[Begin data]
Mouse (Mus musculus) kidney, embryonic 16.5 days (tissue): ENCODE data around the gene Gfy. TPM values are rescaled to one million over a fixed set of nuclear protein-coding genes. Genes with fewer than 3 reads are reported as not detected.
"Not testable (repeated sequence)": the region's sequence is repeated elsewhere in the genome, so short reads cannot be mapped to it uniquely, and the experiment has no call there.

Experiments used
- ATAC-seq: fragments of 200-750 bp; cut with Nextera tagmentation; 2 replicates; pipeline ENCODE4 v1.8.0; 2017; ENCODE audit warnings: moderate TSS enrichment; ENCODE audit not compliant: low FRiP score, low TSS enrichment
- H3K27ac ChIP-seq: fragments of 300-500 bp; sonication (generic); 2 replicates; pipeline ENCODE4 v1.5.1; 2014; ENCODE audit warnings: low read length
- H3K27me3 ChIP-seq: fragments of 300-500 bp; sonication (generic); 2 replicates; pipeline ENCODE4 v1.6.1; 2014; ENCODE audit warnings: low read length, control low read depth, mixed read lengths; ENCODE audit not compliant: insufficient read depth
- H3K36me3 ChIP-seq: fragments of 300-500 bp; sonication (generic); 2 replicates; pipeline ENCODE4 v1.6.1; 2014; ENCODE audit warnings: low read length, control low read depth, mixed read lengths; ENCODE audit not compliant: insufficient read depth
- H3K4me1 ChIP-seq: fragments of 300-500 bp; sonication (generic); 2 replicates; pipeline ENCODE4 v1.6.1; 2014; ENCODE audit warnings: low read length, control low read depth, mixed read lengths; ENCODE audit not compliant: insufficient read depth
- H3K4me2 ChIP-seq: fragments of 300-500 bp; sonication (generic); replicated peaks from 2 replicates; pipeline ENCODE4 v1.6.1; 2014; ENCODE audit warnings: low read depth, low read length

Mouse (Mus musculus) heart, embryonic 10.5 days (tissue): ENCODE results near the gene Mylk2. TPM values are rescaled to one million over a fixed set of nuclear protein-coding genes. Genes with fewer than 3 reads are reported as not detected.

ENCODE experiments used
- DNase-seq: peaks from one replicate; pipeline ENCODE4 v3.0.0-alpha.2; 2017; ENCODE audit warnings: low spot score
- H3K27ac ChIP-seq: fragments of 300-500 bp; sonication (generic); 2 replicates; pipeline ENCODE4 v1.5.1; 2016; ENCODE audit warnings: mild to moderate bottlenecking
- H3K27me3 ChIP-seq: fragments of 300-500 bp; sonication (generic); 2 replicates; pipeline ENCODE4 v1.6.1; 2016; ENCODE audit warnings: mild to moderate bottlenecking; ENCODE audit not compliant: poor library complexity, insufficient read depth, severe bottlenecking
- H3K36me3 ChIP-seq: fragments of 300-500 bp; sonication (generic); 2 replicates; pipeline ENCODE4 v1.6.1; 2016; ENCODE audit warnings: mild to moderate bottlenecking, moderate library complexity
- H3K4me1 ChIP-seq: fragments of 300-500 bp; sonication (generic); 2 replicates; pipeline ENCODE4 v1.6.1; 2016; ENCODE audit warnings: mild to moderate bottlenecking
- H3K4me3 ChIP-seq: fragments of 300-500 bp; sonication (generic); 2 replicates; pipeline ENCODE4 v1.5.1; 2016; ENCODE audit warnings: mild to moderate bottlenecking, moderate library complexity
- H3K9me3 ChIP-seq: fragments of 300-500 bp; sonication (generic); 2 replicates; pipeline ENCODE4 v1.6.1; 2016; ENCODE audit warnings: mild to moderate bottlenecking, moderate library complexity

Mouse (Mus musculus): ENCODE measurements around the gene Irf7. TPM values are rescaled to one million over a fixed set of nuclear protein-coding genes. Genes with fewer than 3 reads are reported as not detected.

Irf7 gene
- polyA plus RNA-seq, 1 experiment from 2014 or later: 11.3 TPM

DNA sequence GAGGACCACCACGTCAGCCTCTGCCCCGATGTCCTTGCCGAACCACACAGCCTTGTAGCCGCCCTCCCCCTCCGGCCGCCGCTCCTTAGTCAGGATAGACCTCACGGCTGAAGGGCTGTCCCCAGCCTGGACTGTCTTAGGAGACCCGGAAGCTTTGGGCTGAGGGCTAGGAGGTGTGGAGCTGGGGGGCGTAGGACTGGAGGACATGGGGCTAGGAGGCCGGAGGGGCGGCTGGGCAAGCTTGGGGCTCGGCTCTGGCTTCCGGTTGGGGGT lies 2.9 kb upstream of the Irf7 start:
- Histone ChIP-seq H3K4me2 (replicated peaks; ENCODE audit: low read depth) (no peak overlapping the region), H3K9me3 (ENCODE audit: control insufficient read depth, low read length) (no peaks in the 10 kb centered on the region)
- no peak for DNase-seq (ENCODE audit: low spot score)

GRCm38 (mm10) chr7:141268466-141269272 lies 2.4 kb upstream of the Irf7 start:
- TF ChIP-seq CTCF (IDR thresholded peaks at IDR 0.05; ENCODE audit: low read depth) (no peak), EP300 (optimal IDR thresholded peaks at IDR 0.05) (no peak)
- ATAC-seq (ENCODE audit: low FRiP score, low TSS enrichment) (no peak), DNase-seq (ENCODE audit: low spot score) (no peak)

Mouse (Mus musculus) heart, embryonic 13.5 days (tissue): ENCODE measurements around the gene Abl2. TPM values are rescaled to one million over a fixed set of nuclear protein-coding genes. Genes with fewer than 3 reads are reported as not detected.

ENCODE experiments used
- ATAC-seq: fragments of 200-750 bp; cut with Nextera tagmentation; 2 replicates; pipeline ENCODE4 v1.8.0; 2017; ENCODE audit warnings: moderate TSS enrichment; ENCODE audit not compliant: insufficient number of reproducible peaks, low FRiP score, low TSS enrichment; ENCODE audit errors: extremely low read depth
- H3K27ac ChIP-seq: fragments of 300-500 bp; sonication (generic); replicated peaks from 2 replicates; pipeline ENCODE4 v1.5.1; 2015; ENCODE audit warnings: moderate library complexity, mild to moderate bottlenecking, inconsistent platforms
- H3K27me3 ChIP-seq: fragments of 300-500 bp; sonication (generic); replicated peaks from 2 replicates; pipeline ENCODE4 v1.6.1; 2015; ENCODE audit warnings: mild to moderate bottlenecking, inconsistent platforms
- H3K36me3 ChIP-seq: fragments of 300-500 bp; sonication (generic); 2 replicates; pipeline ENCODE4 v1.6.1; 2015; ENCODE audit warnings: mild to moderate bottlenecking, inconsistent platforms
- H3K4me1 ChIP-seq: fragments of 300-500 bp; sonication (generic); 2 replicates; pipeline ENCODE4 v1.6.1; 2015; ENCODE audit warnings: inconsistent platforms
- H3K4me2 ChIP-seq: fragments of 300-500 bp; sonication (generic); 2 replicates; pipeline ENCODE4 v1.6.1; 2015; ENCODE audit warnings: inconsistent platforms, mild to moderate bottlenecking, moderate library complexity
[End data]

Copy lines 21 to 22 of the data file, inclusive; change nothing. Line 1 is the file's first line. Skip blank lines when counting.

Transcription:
- polyA plus RNA-seq, 1 experiment from 2014 or later: 11.3 TPM

DNA sequence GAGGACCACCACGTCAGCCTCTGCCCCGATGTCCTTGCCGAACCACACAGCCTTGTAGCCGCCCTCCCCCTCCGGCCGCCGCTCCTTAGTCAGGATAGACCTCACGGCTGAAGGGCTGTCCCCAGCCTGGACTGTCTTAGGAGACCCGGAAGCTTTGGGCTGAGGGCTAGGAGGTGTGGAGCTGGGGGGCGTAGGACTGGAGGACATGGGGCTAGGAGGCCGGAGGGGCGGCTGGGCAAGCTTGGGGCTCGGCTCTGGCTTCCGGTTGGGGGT lies 2.9 kb upstream of the Irf7 start: